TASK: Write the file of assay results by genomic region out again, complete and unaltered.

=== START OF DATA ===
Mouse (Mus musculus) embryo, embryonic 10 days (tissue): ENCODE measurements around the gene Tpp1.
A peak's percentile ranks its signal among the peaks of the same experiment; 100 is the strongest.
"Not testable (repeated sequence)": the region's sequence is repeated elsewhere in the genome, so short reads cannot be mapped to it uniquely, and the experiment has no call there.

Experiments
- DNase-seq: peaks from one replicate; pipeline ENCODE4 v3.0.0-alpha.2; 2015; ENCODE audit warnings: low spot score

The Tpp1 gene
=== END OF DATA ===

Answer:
Mouse (Mus musculus) embryo, embryonic 10 days (tissue): ENCODE measurements around the gene Tpp1.
A peak's percentile ranks its signal among the peaks of the same experiment; 100 is the strongest.
"Not testable (repeated sequence)": the region's sequence is repeated elsewhere in the genome, so short reads cannot be mapped to it uniquely, and the experiment has no call there.

Experiments
- DNase-seq: peaks from one replicate; pipeline ENCODE4 v3.0.0-alpha.2; 2015; ENCODE audit warnings: low spot score

The Tpp1 gene